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I remember my first Ionic app ever. It was a weekend on my 25th birthday. I was supposed to be celebrating but instead found myself excitedly running the build command for the calculator app I made the night before. I’ve been told that birthdays are supposed to be your one special day of the year. I used mine to learn a new framework and loved every moment of it.
Fast forward a few years later, I haven’t had the chance to pick up the framework since that day. Life happened. Work happened. Or rather, work followed me home and took over whatever time I used to dedicate to learning. But that’s a different story.
Over the past few days, I’ve been looking at Ionic again but since my last encounter with it, other frameworks have flourished and gained traction. It’s sort of like React rising out of nowhere to become as popular (if not more) than Angular. Here’s a list of a few other frameworks out there that look promising in my reevaluation of which framework to pick up for mobile development.
I didn’t know NativeScript existed until I found it as one of the requirements for a remote job I was looking at. It was at this moment that something clicked inside my brain and made me realize that Ionic isn’t the only framework out there.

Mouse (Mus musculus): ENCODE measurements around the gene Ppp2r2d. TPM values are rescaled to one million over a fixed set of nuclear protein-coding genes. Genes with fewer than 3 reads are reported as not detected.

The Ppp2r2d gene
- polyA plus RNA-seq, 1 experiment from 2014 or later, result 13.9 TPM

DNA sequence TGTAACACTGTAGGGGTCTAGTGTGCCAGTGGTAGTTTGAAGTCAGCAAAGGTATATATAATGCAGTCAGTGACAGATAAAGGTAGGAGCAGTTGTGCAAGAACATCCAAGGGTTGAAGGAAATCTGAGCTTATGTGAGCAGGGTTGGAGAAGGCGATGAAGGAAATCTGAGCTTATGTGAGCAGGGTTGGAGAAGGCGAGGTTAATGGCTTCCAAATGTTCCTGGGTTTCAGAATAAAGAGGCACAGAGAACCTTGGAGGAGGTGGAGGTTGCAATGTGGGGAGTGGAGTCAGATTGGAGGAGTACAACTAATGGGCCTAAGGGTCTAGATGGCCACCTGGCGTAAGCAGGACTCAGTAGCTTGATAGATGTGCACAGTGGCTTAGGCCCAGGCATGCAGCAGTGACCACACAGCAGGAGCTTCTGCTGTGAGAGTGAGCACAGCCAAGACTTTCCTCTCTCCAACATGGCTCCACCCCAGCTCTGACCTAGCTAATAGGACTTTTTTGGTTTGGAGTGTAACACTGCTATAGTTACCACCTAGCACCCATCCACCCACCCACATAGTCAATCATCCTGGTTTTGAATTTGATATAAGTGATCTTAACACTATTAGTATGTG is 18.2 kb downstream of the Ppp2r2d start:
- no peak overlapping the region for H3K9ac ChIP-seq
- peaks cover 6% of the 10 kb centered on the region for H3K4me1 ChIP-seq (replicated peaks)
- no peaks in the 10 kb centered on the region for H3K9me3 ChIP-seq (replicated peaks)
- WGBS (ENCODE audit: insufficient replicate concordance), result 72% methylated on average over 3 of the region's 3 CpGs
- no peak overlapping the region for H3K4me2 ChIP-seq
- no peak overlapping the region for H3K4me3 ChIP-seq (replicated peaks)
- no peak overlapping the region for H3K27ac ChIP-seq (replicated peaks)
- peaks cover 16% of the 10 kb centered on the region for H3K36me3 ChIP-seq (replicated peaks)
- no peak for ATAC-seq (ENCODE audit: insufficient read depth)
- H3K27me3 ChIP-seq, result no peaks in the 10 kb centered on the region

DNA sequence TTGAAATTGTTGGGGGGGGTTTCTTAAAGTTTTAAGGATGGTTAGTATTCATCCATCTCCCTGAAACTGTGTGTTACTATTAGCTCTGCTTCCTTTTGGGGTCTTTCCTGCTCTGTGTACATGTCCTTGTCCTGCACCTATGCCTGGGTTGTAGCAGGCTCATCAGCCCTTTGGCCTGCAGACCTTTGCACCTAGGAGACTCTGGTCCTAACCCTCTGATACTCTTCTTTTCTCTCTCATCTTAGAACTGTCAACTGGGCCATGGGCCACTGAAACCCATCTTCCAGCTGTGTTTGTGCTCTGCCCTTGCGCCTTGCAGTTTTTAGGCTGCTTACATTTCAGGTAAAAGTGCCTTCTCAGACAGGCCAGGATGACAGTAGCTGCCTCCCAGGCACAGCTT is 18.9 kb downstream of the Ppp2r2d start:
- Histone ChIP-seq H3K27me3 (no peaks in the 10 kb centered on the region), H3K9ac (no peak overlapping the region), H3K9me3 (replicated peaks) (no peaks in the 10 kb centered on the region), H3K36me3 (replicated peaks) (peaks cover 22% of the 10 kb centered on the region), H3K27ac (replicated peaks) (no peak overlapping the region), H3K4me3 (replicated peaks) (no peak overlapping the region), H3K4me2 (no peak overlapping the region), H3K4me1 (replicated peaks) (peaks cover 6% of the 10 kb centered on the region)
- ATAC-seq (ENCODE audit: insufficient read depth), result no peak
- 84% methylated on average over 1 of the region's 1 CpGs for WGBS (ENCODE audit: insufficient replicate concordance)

NativeScript is licensed under Apache 2.0 — which makes it free and open source. The biggest difference between an MIT license and an Apache license is the number of words. The Apache license has the same core free and open source philosophy as MIT. However, Apache differs from MIT because it explicitly allows for patents to be attached to the apps made with the framework — on condition that you don’t go around suing other people using the framework as the reason for infringement.
I need to do a bit more research on licenses in general and its potential legal ramifications — perhaps in a later post.
Anyway, back to NativeScript.
The framework has a strong following with over 4 million npm downloads. Learning resource looks pretty solid with major sites like Envato Tuts+ and scotch.io providing tutorials. YouTube has a good mix of commercial and individual developers contributing to the NativeScript ecosystem.
React Native is self-descriptive. It’s built for React so the overhead of learning is pretty minimal. It’s like writing a React app but with React Native has the base framework. The perks of React Native is that it’s fully optimized for React.
This doesn’t really work for me since I’m going down the Angular track first.
It’s currently being used by big names like Facebook (its grand creator), Skype, Pinterest, and Walmart.
There was the big drama about licensing but they’ve now gone to an MIT license. Since then, the community has really picked up its game and React is now in high demand in nearly all job boards I’ve encountered.
There is also an abundance of learning resources — both free and paid — which can come in really handy when you’re just starting out. But if you don’t know React, it means that you’ll need to learn that too.
I remember a guy talking about the awesomeness of Meteor at a Meetup. It supports React, Vue, Angular, and MongoDB — making it a flexible solution to pick up. The framework was initially seeded with $11.2M in 2012 and another $20M in its Series B funding round.